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Editorial

Berlin & Beyond Showcases German Film

By Sura Wood

The Berlin & Beyond Film Festival offers the latest cinema from German-speaking countries.

The Berlin & Beyond Film Festival opens in March with the latest cinema from German-speaking countries; viewers can expect a host of new voices and cultural insights. Its documentaries and narrative features cover a wide range of content and locales, from Lars Kraume’s “The Silent Revolution,” about two school chums in East Germany, circa 1956, who express solidarity with the Hungarian uprising, to Ofir Raul Graizer’s “The Cakemaker,” in which a German baker who has been having an affair with a married Israeli man journeys to Jerusalem after his lover is killed and infiltrates his widow’s life.

This year’s program of 20 films includes 6 directed by women. Drawing on her experience as a disaffected youth who became a member of a violent right-wing group in Norway—and somehow extricated herself at 18—Karen Winther’s personal documentary, “Exit,” relates the stories of former extremists. She also probes what prompts people to join neo-Nazi, Jihadist and other hate groups, while examining how and why some radicalized individuals make the difficult, potentially dangerous decision to break away. 

 Kerstin Polte’s “Cloud Whispers” centers on a German wife and mother who, at 60, has reached an age when some women strike out on their own in a “what about me?” moment. Initially, that seems to be the case for Charlotte, the film’s protagonist, who is in a stale marriage when she suddenly leaves her husband and former life behind to embark on a whimsical adventure with her precocious, free-spirited granddaughter. “I’ve had a strong urge to create films about female characters that are stubborn, edgy and unique,” says Polte. “So I made this three-generation road movie, where women literally take over the driver’s seat of their lives.”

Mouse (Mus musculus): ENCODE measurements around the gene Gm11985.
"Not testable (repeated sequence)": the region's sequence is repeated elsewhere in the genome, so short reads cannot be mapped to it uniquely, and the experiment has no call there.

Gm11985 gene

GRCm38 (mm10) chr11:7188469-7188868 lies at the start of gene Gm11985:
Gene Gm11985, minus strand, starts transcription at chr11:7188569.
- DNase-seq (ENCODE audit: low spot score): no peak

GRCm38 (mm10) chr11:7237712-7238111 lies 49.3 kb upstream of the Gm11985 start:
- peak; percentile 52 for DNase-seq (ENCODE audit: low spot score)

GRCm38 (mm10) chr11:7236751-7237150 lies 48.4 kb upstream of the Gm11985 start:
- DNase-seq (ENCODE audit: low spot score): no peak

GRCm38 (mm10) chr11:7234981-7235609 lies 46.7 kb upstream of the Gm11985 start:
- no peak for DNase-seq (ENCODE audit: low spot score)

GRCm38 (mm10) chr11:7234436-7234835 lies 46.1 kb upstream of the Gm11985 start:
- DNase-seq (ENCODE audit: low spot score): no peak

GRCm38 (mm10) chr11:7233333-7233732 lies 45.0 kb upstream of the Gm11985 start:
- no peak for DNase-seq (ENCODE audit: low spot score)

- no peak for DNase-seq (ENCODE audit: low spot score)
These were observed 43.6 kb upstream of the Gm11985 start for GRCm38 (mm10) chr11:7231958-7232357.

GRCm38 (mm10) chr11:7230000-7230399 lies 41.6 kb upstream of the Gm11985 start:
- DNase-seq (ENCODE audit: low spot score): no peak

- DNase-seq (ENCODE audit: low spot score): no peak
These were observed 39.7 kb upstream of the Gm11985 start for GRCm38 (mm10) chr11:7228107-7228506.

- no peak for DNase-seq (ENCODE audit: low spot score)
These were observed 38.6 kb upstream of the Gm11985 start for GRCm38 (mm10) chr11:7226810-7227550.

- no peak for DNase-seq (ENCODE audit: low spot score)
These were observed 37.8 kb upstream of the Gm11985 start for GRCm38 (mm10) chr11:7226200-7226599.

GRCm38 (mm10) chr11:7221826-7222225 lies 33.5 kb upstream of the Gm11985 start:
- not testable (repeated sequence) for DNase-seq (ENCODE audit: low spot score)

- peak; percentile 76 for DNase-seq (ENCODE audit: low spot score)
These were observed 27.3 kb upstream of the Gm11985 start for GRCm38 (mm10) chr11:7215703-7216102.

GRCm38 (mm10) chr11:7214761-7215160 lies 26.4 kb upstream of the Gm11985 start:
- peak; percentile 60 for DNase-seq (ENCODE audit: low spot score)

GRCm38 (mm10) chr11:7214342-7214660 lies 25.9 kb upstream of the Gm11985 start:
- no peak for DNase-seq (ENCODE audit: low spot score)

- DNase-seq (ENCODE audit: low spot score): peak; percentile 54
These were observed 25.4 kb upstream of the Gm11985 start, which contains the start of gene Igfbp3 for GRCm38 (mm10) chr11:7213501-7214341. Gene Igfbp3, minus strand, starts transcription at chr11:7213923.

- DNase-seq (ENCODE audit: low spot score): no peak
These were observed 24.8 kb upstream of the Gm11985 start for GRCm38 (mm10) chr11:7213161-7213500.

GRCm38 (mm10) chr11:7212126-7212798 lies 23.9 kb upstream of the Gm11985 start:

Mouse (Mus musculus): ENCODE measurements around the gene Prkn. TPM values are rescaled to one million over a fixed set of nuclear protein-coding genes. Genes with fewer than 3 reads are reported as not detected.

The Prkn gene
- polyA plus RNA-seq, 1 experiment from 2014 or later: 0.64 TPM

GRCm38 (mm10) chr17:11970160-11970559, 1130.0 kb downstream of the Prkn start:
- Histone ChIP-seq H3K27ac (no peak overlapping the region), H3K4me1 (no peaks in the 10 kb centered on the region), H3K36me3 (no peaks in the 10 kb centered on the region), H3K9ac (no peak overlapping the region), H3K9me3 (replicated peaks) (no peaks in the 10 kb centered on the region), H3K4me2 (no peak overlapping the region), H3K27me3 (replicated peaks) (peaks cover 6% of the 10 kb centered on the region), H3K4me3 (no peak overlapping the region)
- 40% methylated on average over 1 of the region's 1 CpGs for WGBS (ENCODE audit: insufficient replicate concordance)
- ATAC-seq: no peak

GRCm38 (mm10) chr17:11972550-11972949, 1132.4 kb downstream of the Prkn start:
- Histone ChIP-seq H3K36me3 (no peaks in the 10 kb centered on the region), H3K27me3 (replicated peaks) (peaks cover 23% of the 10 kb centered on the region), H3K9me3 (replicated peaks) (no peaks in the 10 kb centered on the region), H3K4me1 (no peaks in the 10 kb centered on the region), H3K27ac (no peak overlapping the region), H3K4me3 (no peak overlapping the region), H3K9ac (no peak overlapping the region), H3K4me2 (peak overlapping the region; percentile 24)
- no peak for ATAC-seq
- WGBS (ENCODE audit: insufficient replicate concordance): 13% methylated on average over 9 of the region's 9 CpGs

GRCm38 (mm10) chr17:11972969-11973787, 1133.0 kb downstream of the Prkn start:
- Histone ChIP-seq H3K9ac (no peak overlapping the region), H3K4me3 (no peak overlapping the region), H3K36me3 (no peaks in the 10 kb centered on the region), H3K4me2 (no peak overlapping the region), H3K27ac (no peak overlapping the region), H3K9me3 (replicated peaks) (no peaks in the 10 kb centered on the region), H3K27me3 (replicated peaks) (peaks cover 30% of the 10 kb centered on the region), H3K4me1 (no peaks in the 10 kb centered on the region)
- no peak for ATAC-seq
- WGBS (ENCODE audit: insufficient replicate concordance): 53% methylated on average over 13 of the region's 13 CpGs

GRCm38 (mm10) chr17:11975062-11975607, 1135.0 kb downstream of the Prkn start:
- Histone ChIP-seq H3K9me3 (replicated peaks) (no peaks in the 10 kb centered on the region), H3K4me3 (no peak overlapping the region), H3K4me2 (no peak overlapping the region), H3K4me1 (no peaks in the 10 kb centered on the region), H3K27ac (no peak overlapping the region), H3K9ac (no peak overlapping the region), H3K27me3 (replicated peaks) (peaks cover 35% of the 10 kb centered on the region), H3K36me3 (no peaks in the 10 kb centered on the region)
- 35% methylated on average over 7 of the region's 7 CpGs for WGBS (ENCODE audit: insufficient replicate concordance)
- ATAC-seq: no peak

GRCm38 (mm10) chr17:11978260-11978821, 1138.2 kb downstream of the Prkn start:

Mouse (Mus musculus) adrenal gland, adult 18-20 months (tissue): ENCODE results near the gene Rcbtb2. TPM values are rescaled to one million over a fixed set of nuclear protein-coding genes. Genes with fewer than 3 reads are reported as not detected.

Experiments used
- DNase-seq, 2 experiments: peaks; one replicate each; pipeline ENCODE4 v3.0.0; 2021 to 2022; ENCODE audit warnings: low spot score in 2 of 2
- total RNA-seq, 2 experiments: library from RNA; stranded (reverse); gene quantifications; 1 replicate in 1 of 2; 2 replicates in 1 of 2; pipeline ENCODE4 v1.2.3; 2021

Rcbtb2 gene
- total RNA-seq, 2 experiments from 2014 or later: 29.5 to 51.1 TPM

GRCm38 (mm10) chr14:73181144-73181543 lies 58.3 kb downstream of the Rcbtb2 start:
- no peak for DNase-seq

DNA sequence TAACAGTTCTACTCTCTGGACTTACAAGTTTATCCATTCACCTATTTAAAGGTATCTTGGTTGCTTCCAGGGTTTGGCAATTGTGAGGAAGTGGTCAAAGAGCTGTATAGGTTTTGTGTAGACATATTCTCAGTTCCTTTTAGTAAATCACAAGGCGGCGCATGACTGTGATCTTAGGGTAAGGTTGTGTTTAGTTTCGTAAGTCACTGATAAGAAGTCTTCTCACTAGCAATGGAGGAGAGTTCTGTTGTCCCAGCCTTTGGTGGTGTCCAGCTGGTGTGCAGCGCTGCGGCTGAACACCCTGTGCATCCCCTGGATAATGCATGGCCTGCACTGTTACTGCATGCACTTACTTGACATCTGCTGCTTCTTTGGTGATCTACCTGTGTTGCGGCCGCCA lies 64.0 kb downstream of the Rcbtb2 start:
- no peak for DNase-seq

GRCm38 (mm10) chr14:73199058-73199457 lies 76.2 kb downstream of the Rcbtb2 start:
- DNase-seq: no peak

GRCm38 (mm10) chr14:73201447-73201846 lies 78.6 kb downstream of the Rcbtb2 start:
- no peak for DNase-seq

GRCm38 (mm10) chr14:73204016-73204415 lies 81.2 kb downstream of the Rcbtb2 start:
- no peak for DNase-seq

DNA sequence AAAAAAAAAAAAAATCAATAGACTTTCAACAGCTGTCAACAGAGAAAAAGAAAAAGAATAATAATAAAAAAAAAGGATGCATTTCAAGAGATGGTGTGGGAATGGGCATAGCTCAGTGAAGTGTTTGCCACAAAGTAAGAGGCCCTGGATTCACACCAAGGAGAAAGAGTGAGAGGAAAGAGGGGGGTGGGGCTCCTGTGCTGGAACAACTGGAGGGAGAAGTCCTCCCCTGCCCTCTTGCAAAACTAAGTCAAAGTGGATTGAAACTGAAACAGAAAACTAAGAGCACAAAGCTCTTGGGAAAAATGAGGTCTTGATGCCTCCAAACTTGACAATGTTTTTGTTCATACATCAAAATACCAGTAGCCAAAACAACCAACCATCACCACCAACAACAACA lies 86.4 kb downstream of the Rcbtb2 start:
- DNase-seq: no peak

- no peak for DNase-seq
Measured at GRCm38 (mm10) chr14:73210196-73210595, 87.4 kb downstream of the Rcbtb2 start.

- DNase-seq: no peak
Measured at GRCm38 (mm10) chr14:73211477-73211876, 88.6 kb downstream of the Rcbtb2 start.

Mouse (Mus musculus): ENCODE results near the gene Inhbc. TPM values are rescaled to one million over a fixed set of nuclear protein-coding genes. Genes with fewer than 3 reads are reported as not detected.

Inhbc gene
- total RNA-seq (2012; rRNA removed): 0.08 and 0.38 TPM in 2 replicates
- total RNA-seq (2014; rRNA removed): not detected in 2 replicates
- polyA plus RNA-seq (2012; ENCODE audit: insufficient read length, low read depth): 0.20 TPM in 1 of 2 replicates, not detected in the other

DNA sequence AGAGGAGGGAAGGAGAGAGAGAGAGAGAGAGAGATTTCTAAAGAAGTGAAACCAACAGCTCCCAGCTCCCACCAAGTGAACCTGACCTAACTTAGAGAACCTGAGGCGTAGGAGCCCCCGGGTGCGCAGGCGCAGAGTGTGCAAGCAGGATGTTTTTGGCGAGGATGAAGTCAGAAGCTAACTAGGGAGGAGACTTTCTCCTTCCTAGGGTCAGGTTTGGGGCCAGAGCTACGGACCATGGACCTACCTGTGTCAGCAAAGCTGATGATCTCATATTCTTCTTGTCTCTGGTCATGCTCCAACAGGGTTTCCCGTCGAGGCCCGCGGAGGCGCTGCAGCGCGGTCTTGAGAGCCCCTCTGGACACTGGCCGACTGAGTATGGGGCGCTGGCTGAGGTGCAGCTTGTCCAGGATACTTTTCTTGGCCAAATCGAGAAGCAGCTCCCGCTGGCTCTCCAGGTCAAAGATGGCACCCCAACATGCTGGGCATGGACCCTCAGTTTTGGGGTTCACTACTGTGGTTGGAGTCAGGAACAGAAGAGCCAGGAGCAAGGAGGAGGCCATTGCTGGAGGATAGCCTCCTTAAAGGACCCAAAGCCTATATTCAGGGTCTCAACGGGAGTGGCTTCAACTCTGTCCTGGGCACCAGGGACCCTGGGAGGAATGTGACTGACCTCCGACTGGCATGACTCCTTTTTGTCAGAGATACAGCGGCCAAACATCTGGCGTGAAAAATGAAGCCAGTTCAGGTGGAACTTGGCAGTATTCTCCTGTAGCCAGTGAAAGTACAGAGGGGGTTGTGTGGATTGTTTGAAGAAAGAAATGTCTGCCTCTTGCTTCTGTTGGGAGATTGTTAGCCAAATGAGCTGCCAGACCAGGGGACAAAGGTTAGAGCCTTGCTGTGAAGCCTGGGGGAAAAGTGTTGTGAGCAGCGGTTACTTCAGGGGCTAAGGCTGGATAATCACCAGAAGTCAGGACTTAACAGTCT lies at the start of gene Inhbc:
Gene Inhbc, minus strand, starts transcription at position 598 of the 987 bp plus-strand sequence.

Romy Schneider was an international film star once described by “Vogue” as possessing “a heady mix of aristocratic poise and can’t-help-it sex appeal.” Her career took off when she was still in her teens with her portrayal of the young 19th-century Empress Elisabeth of Austria; she later gained prominence for roles in “La Piscine,” “César and Rosalie” and “Christine,” which led to her highly publicized love affair with co-star Alain Delon. Schneider is the magnetic subject of Emily Atef’s “3 Days in Quiberon,” a semi-fictionalized account of a series of surprisingly revealing interviews the troubled Austrian actress gave to journalists from the German magazine “Stern.” The sessions transpired in 1981 when Schneider (played by Marie Baumer) was staying at a spa in Brittany where, according to the film, she was recovering from alcoholism. Tortured by self-doubt, family tragedies and inner demons, Schneider would die a year later at the age of 43.

Berlin & Beyond Film Festival

March 8-10 Castro Theatre; March 11 Shattuck Cinemas: March 12-14 Goethe Institut

Berlinbeyond.com